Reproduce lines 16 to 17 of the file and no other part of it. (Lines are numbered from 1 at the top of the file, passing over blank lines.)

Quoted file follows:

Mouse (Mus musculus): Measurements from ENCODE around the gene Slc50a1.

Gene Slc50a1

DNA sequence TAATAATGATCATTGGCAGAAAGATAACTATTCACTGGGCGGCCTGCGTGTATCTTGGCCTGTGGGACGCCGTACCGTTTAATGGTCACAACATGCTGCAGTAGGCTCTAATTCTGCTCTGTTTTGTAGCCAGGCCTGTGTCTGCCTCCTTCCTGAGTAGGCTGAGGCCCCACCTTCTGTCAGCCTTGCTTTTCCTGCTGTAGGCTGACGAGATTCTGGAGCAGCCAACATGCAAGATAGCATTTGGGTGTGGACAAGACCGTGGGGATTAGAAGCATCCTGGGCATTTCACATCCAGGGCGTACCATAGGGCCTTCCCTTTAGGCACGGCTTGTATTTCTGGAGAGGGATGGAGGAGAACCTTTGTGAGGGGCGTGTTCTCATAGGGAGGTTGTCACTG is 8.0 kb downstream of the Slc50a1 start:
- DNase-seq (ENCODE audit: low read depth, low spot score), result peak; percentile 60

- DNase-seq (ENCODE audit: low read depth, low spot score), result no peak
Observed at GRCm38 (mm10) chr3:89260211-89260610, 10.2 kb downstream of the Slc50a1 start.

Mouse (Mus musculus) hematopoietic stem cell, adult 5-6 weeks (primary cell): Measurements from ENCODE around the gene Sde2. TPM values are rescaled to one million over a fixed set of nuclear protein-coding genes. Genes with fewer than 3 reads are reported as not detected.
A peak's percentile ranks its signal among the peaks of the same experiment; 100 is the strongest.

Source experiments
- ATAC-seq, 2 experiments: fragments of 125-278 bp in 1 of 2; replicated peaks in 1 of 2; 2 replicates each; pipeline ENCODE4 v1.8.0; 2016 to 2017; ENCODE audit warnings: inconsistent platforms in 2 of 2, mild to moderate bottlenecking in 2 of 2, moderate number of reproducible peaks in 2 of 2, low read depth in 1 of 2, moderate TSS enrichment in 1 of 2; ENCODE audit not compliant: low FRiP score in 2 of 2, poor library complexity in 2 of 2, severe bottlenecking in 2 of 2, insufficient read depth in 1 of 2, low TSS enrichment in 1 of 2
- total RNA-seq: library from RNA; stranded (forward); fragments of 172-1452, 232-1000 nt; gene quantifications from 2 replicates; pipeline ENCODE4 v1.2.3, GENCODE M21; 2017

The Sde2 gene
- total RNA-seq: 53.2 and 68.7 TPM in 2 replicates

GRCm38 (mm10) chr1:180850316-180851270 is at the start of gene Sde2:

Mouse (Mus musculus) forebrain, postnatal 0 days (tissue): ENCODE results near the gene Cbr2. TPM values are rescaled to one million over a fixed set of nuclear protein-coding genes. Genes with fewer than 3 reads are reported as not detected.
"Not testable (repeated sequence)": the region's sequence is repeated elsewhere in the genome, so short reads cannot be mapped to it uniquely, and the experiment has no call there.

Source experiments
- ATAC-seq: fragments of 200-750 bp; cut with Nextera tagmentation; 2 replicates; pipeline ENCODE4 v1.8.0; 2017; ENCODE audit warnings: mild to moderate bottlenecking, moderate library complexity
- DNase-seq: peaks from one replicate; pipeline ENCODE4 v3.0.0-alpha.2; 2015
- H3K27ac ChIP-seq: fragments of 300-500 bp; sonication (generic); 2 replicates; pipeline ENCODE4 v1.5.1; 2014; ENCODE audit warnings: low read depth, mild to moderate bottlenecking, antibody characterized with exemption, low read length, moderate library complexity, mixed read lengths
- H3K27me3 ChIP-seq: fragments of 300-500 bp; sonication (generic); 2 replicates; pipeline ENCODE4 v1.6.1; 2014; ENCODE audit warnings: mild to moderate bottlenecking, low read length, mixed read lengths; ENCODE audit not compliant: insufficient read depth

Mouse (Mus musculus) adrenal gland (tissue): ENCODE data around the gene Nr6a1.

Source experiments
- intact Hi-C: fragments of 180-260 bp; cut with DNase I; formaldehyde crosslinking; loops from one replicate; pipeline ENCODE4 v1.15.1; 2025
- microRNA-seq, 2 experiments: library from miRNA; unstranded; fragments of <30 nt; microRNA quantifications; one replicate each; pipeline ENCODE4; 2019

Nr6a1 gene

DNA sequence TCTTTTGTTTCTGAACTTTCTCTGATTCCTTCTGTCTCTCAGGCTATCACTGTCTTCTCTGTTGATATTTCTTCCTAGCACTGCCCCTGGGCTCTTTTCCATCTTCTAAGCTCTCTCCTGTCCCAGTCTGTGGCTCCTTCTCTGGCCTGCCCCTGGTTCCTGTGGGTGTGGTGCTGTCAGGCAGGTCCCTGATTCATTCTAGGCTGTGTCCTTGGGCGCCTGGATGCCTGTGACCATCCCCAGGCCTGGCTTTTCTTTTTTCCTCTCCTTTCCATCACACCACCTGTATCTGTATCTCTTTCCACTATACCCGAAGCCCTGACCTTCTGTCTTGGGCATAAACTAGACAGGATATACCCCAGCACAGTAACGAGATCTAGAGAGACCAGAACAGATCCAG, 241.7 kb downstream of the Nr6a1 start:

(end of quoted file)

"Not testable (repeated sequence)": the region's sequence is repeated elsewhere in the genome, so short reads cannot be mapped to it uniquely, and the experiment has no call there.

Source experiments